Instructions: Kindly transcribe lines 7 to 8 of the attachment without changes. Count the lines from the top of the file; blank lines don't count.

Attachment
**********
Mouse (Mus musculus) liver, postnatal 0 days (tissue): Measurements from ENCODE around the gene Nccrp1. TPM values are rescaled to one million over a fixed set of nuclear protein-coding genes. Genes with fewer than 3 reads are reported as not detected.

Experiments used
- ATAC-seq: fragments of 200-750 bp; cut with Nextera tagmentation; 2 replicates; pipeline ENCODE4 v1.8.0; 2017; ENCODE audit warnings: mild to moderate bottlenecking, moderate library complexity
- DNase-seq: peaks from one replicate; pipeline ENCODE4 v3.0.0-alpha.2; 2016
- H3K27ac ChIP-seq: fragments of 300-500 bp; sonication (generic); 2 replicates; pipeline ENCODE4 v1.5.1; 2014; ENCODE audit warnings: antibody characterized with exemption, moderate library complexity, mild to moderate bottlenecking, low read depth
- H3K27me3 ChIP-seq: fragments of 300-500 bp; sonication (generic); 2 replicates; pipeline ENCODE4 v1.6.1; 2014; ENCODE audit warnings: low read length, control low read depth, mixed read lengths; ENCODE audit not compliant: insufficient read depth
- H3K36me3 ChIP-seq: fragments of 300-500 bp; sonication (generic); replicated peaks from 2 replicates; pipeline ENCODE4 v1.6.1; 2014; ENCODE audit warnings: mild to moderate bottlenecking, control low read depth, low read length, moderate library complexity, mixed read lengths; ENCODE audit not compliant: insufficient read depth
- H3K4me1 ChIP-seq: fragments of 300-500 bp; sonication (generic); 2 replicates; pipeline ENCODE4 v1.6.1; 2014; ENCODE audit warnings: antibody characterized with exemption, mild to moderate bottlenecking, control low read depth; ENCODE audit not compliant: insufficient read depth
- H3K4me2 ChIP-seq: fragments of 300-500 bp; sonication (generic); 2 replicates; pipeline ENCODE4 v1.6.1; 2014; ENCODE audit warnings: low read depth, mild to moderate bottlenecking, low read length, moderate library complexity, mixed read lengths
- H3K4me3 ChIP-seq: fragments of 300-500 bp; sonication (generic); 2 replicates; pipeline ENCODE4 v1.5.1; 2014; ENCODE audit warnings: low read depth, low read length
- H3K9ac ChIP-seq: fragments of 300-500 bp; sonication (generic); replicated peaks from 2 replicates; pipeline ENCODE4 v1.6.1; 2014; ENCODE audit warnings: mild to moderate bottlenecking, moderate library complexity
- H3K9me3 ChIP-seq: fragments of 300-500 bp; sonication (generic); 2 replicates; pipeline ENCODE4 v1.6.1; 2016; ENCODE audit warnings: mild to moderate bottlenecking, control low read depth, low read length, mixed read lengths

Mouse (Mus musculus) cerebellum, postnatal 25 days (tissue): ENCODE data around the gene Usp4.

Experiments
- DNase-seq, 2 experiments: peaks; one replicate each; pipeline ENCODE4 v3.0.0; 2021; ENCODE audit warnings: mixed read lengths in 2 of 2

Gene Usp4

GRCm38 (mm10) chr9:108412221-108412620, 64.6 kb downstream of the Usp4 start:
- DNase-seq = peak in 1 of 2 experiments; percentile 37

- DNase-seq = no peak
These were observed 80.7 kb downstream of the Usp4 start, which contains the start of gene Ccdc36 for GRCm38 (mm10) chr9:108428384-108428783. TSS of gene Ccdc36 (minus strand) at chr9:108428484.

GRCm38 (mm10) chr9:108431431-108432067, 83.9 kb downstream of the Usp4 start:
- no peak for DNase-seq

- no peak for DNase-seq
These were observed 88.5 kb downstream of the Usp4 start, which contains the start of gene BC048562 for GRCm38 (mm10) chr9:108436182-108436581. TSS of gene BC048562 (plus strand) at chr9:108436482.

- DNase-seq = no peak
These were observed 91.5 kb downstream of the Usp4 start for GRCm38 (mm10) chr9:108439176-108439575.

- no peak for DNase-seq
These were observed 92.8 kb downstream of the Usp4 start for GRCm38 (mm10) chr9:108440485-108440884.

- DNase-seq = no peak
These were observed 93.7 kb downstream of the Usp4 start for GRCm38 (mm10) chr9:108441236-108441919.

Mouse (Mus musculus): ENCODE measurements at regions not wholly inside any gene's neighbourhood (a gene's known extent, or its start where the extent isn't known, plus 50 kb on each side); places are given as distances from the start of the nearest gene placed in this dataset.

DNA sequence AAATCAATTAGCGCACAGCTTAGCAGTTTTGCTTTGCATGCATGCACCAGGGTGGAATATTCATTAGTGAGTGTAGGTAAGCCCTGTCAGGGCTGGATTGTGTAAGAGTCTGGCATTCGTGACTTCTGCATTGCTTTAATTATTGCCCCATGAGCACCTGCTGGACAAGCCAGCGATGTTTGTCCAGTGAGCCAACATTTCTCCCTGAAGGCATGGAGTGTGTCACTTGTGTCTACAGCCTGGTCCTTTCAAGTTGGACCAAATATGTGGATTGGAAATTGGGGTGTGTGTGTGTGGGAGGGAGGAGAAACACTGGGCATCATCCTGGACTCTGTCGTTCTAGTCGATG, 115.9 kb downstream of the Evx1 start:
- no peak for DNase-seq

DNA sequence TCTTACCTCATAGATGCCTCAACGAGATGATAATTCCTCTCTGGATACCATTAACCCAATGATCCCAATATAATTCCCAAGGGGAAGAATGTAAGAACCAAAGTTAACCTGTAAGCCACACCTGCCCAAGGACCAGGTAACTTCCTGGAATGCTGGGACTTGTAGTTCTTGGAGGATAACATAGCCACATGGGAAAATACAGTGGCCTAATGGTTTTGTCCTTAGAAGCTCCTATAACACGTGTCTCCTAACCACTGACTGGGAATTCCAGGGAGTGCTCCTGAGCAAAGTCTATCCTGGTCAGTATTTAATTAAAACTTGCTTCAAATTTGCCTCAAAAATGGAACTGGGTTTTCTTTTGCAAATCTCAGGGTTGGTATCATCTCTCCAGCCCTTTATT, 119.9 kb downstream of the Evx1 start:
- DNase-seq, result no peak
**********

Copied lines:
- H3K36me3 ChIP-seq: fragments of 300-500 bp; sonication (generic); replicated peaks from 2 replicates; pipeline ENCODE4 v1.6.1; 2014; ENCODE audit warnings: mild to moderate bottlenecking, control low read depth, low read length, moderate library complexity, mixed read lengths; ENCODE audit not compliant: insufficient read depth
- H3K4me1 ChIP-seq: fragments of 300-500 bp; sonication (generic); 2 replicates; pipeline ENCODE4 v1.6.1; 2014; ENCODE audit warnings: antibody characterized with exemption, mild to moderate bottlenecking, control low read depth; ENCODE audit not compliant: insufficient read depth